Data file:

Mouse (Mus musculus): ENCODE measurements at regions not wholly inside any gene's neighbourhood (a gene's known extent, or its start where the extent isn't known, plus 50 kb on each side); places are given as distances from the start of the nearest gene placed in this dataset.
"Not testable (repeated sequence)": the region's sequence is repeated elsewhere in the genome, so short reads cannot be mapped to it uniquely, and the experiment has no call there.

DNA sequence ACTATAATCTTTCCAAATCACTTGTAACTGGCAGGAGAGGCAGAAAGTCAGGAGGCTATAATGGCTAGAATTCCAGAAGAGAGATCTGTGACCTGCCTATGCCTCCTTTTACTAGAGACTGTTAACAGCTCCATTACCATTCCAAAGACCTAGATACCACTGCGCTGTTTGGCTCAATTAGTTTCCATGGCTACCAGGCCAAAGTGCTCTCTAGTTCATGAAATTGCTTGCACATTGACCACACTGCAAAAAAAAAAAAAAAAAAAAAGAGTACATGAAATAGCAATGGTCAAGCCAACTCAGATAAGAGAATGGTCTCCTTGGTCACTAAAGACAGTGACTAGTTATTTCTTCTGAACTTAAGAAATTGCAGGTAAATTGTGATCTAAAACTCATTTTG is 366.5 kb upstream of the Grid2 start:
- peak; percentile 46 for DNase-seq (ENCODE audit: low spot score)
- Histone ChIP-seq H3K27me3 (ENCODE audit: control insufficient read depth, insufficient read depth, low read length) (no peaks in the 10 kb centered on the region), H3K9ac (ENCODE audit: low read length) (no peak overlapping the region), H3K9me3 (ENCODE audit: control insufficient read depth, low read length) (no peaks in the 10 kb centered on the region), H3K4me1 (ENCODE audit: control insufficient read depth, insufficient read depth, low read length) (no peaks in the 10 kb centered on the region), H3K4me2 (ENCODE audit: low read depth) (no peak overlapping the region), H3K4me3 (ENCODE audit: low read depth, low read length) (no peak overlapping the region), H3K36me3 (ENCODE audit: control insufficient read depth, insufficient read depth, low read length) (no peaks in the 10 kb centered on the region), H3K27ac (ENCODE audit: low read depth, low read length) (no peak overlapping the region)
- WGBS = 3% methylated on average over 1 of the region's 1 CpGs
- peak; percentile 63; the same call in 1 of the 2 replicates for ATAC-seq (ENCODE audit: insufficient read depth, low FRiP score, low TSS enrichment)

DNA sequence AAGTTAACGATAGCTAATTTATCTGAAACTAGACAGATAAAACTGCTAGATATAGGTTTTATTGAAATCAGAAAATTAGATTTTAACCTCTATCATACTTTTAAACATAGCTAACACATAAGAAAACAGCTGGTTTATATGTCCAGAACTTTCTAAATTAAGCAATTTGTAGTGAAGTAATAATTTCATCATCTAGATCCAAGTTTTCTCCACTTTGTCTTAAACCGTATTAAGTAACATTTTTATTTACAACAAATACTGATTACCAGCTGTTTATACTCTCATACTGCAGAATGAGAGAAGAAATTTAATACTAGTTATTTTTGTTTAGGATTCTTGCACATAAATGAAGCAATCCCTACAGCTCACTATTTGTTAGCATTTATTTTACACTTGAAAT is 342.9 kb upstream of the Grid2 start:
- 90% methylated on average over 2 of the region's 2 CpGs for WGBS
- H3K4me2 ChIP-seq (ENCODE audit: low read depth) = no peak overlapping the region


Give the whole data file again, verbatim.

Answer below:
Mouse (Mus musculus): ENCODE measurements at regions not wholly inside any gene's neighbourhood (a gene's known extent, or its start where the extent isn't known, plus 50 kb on each side); places are given as distances from the start of the nearest gene placed in this dataset.
"Not testable (repeated sequence)": the region's sequence is repeated elsewhere in the genome, so short reads cannot be mapped to it uniquely, and the experiment has no call there.

DNA sequence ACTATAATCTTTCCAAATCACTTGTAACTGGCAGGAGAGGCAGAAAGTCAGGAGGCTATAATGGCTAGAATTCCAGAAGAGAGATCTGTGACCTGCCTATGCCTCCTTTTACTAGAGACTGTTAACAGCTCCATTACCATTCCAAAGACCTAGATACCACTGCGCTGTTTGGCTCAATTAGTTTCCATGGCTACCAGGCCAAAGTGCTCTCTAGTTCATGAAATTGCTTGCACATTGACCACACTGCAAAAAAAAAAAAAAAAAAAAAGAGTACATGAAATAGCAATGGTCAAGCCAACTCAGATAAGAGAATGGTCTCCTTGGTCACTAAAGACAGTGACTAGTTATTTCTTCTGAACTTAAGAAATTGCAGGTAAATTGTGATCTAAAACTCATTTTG is 366.5 kb upstream of the Grid2 start:
- peak; percentile 46 for DNase-seq (ENCODE audit: low spot score)
- Histone ChIP-seq H3K27me3 (ENCODE audit: control insufficient read depth, insufficient read depth, low read length) (no peaks in the 10 kb centered on the region), H3K9ac (ENCODE audit: low read length) (no peak overlapping the region), H3K9me3 (ENCODE audit: control insufficient read depth, low read length) (no peaks in the 10 kb centered on the region), H3K4me1 (ENCODE audit: control insufficient read depth, insufficient read depth, low read length) (no peaks in the 10 kb centered on the region), H3K4me2 (ENCODE audit: low read depth) (no peak overlapping the region), H3K4me3 (ENCODE audit: low read depth, low read length) (no peak overlapping the region), H3K36me3 (ENCODE audit: control insufficient read depth, insufficient read depth, low read length) (no peaks in the 10 kb centered on the region), H3K27ac (ENCODE audit: low read depth, low read length) (no peak overlapping the region)
- WGBS = 3% methylated on average over 1 of the region's 1 CpGs
- peak; percentile 63; the same call in 1 of the 2 replicates for ATAC-seq (ENCODE audit: insufficient read depth, low FRiP score, low TSS enrichment)

DNA sequence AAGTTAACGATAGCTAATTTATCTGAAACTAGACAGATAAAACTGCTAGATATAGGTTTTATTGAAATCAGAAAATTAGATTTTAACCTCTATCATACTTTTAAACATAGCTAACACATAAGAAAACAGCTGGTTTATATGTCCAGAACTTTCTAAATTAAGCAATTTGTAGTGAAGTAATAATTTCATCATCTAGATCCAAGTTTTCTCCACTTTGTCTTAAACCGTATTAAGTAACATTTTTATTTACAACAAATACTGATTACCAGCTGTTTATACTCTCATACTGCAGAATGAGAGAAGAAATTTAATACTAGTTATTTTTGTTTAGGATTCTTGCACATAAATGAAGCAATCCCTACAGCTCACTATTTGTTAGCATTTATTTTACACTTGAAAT is 342.9 kb upstream of the Grid2 start:
- 90% methylated on average over 2 of the region's 2 CpGs for WGBS
- H3K4me2 ChIP-seq (ENCODE audit: low read depth) = no peak overlapping the region